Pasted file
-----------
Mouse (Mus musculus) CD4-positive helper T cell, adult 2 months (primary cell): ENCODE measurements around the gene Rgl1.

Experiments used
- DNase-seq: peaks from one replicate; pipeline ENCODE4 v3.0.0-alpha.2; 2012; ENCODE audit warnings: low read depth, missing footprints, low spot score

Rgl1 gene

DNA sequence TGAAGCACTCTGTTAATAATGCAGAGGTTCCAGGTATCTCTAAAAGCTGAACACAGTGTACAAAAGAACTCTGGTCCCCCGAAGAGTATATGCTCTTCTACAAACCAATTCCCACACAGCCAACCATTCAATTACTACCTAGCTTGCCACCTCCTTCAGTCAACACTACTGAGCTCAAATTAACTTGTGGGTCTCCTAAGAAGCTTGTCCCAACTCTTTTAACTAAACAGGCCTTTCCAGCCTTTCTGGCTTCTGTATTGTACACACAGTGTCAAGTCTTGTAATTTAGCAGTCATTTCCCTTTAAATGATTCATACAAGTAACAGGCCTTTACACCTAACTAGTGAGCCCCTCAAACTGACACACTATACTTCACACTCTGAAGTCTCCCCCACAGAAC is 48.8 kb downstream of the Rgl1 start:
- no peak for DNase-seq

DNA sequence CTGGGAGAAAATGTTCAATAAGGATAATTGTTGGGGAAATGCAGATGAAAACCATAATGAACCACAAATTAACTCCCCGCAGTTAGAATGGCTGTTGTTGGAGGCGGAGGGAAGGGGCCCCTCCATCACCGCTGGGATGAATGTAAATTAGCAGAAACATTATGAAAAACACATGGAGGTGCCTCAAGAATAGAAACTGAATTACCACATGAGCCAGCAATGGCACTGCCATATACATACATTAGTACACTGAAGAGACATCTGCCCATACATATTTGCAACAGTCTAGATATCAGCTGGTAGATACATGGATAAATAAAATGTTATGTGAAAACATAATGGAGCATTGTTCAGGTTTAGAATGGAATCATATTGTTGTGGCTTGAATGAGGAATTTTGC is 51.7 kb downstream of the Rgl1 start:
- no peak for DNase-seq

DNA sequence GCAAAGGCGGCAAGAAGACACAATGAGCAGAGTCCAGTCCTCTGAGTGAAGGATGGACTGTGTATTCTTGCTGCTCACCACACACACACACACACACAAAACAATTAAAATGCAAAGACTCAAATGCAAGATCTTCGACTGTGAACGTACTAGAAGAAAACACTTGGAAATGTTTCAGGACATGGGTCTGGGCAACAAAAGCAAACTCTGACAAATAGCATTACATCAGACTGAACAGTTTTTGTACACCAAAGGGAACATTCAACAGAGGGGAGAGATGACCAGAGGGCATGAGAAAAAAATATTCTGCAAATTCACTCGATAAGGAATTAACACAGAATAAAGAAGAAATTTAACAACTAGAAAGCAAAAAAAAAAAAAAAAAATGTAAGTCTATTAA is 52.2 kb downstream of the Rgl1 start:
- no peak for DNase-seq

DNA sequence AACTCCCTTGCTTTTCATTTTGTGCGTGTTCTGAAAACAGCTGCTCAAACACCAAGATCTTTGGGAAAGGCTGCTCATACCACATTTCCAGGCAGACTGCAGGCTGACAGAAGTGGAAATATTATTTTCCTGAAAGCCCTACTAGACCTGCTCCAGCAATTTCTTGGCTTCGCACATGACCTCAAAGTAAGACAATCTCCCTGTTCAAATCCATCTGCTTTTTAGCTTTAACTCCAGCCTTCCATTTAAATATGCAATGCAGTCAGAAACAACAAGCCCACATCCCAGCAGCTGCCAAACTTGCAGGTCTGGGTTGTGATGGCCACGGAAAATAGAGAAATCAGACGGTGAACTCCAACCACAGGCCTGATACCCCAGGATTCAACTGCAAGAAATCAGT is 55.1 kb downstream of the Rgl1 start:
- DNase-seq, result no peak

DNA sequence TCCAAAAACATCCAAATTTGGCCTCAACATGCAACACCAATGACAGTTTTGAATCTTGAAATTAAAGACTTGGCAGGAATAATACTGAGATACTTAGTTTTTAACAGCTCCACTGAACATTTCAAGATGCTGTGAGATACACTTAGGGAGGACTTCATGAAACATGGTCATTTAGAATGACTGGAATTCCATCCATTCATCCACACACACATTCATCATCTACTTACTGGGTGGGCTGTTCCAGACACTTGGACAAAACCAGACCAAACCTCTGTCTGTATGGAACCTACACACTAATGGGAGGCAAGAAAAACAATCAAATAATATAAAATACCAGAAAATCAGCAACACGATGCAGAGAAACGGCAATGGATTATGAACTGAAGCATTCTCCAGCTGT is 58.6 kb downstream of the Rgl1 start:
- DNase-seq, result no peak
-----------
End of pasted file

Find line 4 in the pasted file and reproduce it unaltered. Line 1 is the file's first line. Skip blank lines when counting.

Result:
Rgl1 gene